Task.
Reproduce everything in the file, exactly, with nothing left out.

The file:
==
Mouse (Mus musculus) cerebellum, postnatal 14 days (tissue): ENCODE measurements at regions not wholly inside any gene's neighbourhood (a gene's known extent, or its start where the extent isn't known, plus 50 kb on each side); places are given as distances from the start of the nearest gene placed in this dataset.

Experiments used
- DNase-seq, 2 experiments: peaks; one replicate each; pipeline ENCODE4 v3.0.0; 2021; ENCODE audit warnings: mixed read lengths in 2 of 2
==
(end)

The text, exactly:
Mouse (Mus musculus) cerebellum, postnatal 14 days (tissue): ENCODE measurements at regions not wholly inside any gene's neighbourhood (a gene's known extent, or its start where the extent isn't known, plus 50 kb on each side); places are given as distances from the start of the nearest gene placed in this dataset.

Experiments used
- DNase-seq, 2 experiments: peaks; one replicate each; pipeline ENCODE4 v3.0.0; 2021; ENCODE audit warnings: mixed read lengths in 2 of 2